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Philippines to start using drones for crop chemical sprayingqrcode

May. 2, 2018

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May. 2, 2018
Plantations in the Philippines plan to use drones in farms for spraying fertilisers and pesticides, keeping farmers away from harmful chemicals and making agriculture management more efficient.
According to Secretary Manny Piñol, the Department of Agriculture is adopting Aerial Spraying using remote-controlled drones.
Drones are unmanned, remotely controlled vehicles that is gaining wide use in variety of purposes, from military to civilian and personal purposes. The most popular are Unmanned Aerial Vehicles (UAVs).
Piñol said that initially, 5,000 hectares of vegetable farms in the town of Buguian and other municipalities in the highland province of Benguet will serve as pilot area the new farming technology that the Department of Agriculture is adopting.
“On Friday a successful test of Drone Spraying in the vegetable farms in La Trinidad witnessed by Benguet Governor Cresencio Pacalso and hundreds of curious vegetable farmers of the province,” he said.
The test was conducted by DMM Corporation of Japan.
Japan is a leader in crop management utilising drone technology. It is currently using unmanned vehicles for planting rice.
Spraying fertiliser and other chemicals such as pesticides is more efficient and faster when using drones. “It took the drone just a few minutes to cover a patch of vegetables and according to the data by the Japanese service provider company, it will only take 10 minutes to spray one hectare,” he said.
Piñol said that while the use of drones in agriculture is not new, it will be the first time that the Department of Agriculture will be utilising such remotely-controlled vehicle in farm operations.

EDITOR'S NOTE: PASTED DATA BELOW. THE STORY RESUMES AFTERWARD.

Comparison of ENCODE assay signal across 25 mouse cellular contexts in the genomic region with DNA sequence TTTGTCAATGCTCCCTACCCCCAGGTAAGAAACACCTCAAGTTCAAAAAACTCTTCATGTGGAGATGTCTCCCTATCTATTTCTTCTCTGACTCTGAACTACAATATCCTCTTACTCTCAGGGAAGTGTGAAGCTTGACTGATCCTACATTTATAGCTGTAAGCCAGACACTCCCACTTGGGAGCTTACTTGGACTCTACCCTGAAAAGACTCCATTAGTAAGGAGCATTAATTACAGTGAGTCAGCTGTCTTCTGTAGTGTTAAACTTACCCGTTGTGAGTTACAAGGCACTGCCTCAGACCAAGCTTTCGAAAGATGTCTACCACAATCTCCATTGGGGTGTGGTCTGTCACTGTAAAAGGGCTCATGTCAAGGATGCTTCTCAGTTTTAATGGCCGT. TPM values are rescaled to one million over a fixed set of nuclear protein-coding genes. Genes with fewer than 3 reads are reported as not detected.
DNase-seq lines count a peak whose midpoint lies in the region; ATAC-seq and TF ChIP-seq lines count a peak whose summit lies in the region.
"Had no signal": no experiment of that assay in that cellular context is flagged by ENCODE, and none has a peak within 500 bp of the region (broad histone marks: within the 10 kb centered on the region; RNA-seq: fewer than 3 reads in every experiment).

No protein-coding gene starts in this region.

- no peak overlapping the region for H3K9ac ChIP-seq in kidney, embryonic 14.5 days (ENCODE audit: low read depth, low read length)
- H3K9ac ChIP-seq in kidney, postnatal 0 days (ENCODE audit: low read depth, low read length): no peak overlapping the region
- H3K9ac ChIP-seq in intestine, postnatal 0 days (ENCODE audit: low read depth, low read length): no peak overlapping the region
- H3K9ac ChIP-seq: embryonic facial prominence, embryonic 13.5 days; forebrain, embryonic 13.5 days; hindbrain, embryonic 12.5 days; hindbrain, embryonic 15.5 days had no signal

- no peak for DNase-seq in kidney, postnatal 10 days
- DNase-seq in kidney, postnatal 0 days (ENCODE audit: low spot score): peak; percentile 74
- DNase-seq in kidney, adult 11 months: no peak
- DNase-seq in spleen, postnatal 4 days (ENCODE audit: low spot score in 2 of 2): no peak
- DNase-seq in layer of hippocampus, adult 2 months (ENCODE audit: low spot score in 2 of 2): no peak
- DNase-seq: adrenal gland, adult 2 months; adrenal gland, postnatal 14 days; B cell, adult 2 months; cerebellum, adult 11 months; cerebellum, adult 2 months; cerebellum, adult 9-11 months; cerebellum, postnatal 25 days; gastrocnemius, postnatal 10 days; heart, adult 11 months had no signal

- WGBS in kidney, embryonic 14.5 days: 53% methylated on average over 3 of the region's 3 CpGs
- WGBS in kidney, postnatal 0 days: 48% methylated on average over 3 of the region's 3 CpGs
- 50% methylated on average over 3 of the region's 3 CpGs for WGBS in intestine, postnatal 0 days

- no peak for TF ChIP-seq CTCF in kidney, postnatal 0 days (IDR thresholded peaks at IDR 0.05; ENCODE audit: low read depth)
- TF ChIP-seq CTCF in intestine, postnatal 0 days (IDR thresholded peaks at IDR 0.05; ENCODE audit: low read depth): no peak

“The agriculture department is already using drones for aerial surveys and geotagging operations, especially for farm to market roads,” he said.
He pointed out that farm management using drones would be big help especially in difficult to reach areas such as those in the farms in the Cordillera Region which are mostly carved out of the mountainsides.
The task of going up and down to spray patches of vegetables is a very costly operation for farmers and the drones will be a big advantage, he said.
Likewise drone farm management will be safer for the farmers.
“With the remote controlled drones, farmers also will no longer have direct contact with the biological or chemical mists emitted by hand-held sprayers,” he said.
The Philippines remains a predominantly agricultural country and is largely self-sufficient in farm products except on instances when it had to import cereal and dairy products because of unsteady supply.

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